Dale Galloway tells the story of a young boy named Teddy Stollard. He was not the kind of kid who got invited to parties. He slouched in his chair and looked bored most of the time; he only spoke when called upon, and then in monosyllables.
He never dressed right; he had smelly clothes; he was a rather unattractive boy. Whenever his teacher would mark Teddy’s papers, she got a certain perverse pleasure out of marking all the wrong answers.
She would put the “F” on top with a little flair. She might have known better, because his history was on record:
First grade: Teddy is a good boy and shows promise, but has a poor home situation.
Second grade: Teddy is quiet and withdrawn. His mother is terminally ill.
Third grade: Teddy is falling behind. His mother died this year; his father is uninvolved.
Fourth grade: Teddy is hopelessly backward. His father has moved away; Teddy’s living with an aunt. He is deeply troubled. Christmas came, and all the children brought presents to school.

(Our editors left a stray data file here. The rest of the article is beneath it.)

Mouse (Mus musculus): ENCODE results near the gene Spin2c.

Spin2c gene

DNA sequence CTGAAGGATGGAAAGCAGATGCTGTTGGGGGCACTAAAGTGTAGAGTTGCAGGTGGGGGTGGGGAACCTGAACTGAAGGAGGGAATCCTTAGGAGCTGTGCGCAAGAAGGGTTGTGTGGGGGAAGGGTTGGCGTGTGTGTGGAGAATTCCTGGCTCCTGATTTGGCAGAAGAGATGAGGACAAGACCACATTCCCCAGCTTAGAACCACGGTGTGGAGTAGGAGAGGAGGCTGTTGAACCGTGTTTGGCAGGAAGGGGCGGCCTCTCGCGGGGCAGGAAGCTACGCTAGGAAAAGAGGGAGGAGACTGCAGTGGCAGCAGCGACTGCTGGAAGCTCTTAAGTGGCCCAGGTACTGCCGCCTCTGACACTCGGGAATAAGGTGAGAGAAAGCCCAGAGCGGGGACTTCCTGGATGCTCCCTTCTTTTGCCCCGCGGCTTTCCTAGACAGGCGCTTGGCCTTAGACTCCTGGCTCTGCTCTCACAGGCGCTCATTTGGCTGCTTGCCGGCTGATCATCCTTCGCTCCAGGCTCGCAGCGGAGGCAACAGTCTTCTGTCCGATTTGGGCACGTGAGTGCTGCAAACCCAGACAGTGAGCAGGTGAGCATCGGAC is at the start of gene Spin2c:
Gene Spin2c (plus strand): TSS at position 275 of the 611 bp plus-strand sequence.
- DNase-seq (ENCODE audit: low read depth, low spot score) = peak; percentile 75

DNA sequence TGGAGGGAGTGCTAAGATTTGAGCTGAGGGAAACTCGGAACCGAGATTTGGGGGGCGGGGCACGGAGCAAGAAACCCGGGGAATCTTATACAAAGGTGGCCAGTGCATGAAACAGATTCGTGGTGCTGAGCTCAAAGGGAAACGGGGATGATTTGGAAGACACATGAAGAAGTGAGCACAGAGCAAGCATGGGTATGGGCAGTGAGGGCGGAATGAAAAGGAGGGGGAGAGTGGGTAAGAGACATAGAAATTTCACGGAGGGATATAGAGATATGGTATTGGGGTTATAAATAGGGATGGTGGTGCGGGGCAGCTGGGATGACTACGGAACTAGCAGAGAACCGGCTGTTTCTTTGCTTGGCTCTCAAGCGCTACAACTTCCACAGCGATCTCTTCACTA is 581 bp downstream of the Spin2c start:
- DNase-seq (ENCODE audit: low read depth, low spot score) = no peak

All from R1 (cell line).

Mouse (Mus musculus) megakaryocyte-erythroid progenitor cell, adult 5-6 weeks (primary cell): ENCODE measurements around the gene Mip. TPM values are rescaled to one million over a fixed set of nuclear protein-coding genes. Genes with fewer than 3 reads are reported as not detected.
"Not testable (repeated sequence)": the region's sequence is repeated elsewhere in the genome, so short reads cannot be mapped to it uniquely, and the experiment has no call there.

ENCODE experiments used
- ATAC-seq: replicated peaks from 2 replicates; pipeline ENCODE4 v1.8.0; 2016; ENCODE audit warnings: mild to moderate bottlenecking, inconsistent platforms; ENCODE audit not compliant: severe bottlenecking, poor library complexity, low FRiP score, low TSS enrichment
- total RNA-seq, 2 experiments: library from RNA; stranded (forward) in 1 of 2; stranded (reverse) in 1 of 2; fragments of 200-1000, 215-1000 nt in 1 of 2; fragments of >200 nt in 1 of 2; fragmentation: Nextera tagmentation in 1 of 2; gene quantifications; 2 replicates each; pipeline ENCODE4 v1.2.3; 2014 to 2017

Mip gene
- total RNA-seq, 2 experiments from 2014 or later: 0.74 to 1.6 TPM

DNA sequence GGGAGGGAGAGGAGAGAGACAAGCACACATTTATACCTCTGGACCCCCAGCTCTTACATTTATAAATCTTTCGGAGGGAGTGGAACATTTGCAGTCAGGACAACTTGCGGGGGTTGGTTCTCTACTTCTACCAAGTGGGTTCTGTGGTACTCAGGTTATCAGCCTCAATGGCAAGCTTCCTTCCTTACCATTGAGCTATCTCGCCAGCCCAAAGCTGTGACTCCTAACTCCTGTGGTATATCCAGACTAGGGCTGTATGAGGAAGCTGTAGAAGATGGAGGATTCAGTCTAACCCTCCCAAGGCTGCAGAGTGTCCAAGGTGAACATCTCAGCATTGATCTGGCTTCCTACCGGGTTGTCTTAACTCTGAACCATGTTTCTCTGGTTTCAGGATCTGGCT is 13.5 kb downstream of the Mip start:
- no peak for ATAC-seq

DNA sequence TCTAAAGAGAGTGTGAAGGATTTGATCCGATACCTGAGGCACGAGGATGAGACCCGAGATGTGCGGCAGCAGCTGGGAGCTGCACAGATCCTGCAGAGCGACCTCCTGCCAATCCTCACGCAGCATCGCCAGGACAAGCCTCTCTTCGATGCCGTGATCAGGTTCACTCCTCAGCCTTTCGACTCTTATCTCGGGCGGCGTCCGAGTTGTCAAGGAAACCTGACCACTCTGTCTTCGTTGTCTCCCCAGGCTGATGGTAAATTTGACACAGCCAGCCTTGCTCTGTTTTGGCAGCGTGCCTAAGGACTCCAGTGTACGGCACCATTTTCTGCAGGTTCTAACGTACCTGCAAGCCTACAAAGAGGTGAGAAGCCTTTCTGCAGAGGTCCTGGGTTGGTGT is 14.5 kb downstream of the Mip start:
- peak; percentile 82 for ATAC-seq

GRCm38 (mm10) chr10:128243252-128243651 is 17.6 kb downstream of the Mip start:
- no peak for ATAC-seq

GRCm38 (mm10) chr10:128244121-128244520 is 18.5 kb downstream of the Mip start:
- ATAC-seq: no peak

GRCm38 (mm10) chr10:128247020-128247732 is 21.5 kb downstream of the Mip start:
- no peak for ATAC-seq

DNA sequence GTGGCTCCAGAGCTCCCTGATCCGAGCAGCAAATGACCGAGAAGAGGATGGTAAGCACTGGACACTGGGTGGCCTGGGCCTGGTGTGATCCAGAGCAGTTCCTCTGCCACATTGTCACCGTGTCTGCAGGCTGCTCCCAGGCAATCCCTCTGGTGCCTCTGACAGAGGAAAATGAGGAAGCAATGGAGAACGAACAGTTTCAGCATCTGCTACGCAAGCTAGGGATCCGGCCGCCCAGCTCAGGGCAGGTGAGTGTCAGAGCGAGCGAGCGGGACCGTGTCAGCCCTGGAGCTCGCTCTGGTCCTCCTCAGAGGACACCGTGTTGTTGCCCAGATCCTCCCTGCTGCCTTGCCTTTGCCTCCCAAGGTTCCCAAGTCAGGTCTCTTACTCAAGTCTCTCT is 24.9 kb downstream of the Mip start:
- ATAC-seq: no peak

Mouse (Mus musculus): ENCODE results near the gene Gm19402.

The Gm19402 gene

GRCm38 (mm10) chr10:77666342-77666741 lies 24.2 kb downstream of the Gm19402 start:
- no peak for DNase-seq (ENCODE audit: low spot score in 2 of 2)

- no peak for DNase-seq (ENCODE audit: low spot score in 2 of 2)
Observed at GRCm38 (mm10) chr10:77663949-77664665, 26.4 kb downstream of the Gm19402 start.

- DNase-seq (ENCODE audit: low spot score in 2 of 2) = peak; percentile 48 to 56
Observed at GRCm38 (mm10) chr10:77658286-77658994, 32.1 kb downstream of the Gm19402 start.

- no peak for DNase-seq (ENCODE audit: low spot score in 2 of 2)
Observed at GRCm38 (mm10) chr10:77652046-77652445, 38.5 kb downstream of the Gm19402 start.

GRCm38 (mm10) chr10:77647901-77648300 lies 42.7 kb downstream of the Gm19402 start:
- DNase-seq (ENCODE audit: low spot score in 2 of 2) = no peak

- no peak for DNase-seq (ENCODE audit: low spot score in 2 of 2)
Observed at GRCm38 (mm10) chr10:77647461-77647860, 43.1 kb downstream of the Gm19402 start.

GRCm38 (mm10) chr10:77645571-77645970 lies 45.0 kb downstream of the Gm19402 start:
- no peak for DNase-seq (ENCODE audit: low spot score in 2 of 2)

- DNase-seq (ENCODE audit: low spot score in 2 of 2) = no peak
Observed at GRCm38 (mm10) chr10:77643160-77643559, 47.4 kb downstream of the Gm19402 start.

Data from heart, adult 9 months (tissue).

They were carefully wrapped, except for Teddy’s, which was packaged in brown paper and held together with tape and marked, “For Miss Thompson. From Teddy.”
The teacher would open the gifts one by one for the class to admire. When she opened Teddy’s, it was a rhinestone bracelet with most of the stones missing, and a bottle of perfume that was mostly gone.
The other children started to laugh, but Miss Thompson caught herself. Snapping on the bracelet, she said: “Isn’t it lovely, class? And doesn’t the perfume smell good?”
At the end of the class, Teddy approached her shyly. “I’m glad you liked my gifts, Miss Thompson,” he whispered. “All day long you smelled like my mother.
And her bracelet looked nice on you, too.” After he left, Miss Thompson put her head down on the desk and cried. She asked God to forgive her. She prayed that God would help her to see what he sees when she looks at a motherless boy.
When the children came back to school the next day, Miss Thompson was a new teacher. She tutored the children who needed extra help, Teddy most of all. By the end of the year he had caught up with most of his classmates and was ahead of some.